stipends, salaries, and so on and it wouldn't be limited to those previously in primary care. There are some specialty areas where you would have been certified as an internist as part of the process, so the universe of potential candidates is actually quite large. Physicians who complete the process would be placed in a public health environment - community health centers, VA medical centers or school-based health centers -- places where we have the most shortages.
It's designed to address some of the most significant inhibitors to returning to practice, such as providing malpractice insurance through the Federal Tort Claims Act, and the costs associated with the program aren't significant when you consider what the return would be. We'll also have a streamlined, customized training program and financial support. I think that will be very inviting to physicians. I'm hopeful I'll get support from both sides of the aisle on this because it's the first time these ideas have been put together into one piece of legislation.
What's the future of Medicare reimbursement and the waiver in Maryland?
We have this continuing frustration around the sustainable growth rate (SGR). I experienced that when I was chair of the health care practice at Venable [a Baltimore-based law firm] representing non-profit hospitals and senior living providers, so I remember this period of time in December every year -- everyone's running around in a panic because you didn't know whether the reimbursement was coming through -- even when the cuts were only 6 or 7%. Now the stakes are even higher. Physicians are facing double-digit cuts and the cost to repeal the SGR is over $300 billion, but it's critical that we find a long-term or, preferably, a permanent solution.
In terms of the waiver, I'm hopeful that Maryland can find a new way to morph the waiver that allows the Rate Setting Commission to be on the cutting edge and be compatible with the ACA. Joshua Sharfstein, John Colmers (Secretary and former Secretary, respectively, of the Maryland Department of Health and Mental Hygiene), and others are wrestling with what the next generation of the waiver will look like. It's allowed Maryland to do some creative things; if we can find a way to sustain that innovation with CMS and HHS through a waiver approach, we ought to fully explore that.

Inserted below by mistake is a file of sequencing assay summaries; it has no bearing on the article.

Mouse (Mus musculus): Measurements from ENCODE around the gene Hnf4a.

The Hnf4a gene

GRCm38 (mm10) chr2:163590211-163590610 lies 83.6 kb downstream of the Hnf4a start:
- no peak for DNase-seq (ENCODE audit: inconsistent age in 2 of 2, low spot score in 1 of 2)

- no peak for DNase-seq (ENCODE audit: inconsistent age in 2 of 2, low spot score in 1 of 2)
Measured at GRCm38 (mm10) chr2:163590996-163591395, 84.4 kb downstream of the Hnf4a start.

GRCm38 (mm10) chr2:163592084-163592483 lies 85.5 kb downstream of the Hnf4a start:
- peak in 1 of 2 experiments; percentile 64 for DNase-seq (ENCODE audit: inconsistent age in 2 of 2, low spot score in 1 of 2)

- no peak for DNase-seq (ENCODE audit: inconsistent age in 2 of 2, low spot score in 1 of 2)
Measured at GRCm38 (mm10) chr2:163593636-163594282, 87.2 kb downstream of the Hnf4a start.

What Role will the Energy and Commerce Committee play as the ACA moves forward?
Even if the ACA and all its components remain in place as we now expect, we will need to monitor various parts of the law. Any reform of that magnitude needs constant attention to make sure it's doing well and the committee will have a very active role in evaluating the implementation of the law as well as potential improvements or changes that may need to be made.
Please discuss the Public Service Loan Forgiveness (PSLF) Program
I worked hard to pass this legislation and I'm proud we've done something to address the huge financial burden students face when they finish their degrees. Often times these students owe loan payments that could never be covered by public-sector salaries. This federal program provides critical loan reduction for people who pursue careers in public service and forgives the balance of their debt after 10 years.
I've spoken to medical students who are anticipating $100,000 or more in student loans and want to go work at a non-profit health clinic. With the loan forgiveness option, if you work for 10 years at that clinic, then your loans are completely forgiven. We've got to get the word out about this program because it will be especially helpful for medical students.
All of the information and forms you need are now on the web at www.ibrinfo.org. It's another way to get people into positions they might not otherwise be able to afford to do and is very relevant to an aspiring group of young physicians.